This year marks the 50th anniversary of the Brandywine Conservancy and River Museum of Art. The conservancy will have its 50th anniversary gala on April 29 and, last night, the Chadds Ford Board of Supervisors declared this April as “Brandywine Conservancy and River Museum of Art Appreciation Month.”
All three supervisors — Frank Murphy, Samantha Reiner and Noelle Barbone — read from the proclamation citing the conservancy for its dedication to preserving land as well as art.
Since its formation in 1967, the conservancy holds “460 conservation and agricultural easements and has contributed to the permanent preservation of more than 62,000 acres of farmlands, forests, water resources, historic sites and scenic vistas in Pennsylvania and Delaware,” Murphy read from the resolution.
The resolution also cited the conservancy’s 1971 creation of the Brandywine River Museum that has an international reputation and is dedicated to the preservation of American art “with primary emphasis on art from the Brandywine Region.”
After supervisors read the resolution, they presented a plaque to Virginia Logan, the conservancy’s executive director, and to conservancy Chairman of the Board Morris Stroud.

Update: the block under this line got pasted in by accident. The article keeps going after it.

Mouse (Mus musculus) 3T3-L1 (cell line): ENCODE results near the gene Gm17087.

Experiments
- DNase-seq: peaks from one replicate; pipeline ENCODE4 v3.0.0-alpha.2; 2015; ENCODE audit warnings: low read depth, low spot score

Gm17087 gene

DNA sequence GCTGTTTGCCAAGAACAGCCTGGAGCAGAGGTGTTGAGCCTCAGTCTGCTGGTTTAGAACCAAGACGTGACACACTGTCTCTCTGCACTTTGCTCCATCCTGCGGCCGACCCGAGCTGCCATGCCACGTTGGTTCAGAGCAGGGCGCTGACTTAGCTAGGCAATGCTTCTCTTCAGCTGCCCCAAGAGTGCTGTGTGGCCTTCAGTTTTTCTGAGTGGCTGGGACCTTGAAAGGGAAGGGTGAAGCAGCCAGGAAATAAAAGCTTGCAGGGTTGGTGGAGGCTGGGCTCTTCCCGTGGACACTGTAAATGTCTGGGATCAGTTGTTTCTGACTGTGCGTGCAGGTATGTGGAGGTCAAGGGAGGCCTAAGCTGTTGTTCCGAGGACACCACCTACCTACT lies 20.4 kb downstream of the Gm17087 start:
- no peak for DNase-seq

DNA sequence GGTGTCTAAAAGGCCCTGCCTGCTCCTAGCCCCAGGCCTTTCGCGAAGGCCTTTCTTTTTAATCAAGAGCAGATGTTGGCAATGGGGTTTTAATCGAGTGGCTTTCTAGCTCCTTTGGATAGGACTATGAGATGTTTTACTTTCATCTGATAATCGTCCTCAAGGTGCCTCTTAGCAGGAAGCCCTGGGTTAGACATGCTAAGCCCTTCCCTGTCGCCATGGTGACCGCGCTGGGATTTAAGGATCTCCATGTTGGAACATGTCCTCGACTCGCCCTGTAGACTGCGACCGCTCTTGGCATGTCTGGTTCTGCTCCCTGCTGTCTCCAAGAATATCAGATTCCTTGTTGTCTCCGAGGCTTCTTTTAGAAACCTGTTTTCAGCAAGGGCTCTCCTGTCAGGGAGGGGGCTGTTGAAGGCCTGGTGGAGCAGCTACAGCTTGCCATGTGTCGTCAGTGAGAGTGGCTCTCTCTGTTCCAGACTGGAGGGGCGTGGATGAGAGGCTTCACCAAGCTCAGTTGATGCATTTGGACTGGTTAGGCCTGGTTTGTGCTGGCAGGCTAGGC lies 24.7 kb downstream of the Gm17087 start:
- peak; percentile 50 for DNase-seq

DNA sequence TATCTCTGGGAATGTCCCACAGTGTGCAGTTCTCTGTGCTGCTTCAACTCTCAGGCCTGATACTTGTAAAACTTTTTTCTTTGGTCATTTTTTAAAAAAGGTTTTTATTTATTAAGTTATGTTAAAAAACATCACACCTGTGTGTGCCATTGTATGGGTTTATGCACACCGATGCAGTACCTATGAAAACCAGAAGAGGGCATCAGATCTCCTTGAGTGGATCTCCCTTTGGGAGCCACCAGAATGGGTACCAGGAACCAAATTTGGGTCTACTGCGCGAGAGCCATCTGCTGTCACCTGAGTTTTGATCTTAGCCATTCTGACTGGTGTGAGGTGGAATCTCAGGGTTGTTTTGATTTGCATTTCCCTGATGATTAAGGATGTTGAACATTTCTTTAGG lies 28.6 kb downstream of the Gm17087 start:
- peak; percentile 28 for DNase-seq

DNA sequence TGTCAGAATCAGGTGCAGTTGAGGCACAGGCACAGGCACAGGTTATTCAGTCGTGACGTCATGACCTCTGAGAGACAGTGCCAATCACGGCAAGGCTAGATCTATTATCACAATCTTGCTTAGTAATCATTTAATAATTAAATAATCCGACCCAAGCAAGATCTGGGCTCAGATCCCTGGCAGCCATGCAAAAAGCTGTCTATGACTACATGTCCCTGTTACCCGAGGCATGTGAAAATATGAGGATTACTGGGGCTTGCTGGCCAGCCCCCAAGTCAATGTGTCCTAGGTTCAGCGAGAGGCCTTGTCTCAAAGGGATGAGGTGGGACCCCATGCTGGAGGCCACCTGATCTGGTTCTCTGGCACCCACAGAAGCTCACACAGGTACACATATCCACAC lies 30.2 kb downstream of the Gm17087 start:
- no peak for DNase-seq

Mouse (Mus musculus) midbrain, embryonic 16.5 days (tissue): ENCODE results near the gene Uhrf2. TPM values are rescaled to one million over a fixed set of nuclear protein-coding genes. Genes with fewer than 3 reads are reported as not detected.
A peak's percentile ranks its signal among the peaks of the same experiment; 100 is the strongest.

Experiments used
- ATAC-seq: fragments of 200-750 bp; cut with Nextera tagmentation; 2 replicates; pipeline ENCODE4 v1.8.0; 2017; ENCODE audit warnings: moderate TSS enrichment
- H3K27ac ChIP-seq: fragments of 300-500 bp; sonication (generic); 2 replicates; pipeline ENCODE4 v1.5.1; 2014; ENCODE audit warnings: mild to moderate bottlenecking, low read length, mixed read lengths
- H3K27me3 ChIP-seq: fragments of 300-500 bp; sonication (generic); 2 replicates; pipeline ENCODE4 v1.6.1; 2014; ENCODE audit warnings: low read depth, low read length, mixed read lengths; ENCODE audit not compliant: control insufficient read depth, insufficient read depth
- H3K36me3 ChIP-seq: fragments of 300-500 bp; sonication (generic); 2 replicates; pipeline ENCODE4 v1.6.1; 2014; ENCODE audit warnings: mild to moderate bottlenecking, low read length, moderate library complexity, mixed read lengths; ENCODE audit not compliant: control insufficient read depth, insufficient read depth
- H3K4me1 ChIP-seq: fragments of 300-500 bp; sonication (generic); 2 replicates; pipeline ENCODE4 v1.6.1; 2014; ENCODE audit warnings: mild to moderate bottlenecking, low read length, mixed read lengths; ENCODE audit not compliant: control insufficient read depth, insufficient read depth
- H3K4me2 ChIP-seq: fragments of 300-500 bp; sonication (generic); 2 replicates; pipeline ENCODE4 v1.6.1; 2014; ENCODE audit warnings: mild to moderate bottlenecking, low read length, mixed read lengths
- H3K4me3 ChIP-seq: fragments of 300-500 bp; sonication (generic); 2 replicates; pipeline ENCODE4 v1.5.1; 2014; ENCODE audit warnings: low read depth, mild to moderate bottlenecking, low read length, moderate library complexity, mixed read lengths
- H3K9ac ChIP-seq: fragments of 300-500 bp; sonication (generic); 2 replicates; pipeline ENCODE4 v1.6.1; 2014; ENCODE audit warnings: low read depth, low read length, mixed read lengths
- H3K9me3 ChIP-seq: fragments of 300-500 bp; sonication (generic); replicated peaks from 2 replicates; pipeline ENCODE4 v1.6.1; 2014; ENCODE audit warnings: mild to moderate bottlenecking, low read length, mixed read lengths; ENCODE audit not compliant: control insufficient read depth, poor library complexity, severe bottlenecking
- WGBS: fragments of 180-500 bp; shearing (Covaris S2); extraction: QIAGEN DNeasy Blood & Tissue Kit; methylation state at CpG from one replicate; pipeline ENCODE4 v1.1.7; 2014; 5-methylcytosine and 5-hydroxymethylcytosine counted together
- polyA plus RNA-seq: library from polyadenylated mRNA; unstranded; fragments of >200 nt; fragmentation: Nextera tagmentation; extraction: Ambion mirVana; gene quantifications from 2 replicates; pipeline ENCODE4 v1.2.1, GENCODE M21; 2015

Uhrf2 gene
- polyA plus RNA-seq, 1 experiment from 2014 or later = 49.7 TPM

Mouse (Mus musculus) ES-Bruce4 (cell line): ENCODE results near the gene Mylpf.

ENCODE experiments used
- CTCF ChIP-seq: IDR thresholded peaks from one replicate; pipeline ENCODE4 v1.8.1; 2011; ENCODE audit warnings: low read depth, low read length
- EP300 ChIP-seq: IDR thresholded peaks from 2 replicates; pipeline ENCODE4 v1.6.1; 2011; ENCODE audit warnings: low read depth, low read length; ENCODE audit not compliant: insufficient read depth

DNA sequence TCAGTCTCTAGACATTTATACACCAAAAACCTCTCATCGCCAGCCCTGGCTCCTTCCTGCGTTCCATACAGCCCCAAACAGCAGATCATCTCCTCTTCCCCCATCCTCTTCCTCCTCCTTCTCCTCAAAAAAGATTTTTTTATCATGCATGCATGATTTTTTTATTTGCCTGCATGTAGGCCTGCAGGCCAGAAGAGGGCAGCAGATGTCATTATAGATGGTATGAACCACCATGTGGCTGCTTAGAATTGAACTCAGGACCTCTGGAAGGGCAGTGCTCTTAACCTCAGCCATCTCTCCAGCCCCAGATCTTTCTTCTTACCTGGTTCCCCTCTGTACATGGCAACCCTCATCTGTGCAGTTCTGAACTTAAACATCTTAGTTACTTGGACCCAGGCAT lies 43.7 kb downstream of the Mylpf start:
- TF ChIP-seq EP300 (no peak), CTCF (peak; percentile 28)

• During the main body of the April 5 meeting, supervisors voted to spend up to $5,000 for traffic counts to discover the number of vehicles traversing some roads in the township. This is in response to the concerns over the proposed widening of Ridge Road as part of the Pettinaro commercial development in Concord Township at Ridge Road and Route 202.
A fuller traffic study could cost anywhere from $20,000 to $50,000, Murphy said, but doing the traffic counts could determine whether a fuller study is warranted.
Township engineer Michael Schneider will set up the parameters for the counts, but intersections to be looked at include Heyburn and Ridge roads, Ridge and 202 and the intersections along Route 202 from Ridge Road north to Route 1.
• Tpr. Tim Greene, the community affairs officer at the Pennsylvania State Police Media barracks, told supervisors that there has been an increase in daytime home burglaries in the area. He said the general routine is for criminals to ring the bell or knock on the front door. If there’s no answer, they go to the rear of the home and attempt to break in through the back door.
Greene reminded people to report any suspicious activity they might see in the area. He added that the police would like to have a list of any businesses tat have surveillance cameras that might help solve crimes. He said the list would remain confidential.
• The board postponed a vote on adopting an updated comprehensive plan until the next workshop on April 26.
• Township Manager Amanda Serock announced that the township would hold its annual recycling day in conjunction with the Civic Association’s Road Clean Up Day on Saturday, April 22. In addition, the official opening of the Harvey Run Trail would be the following Saturday, April 29.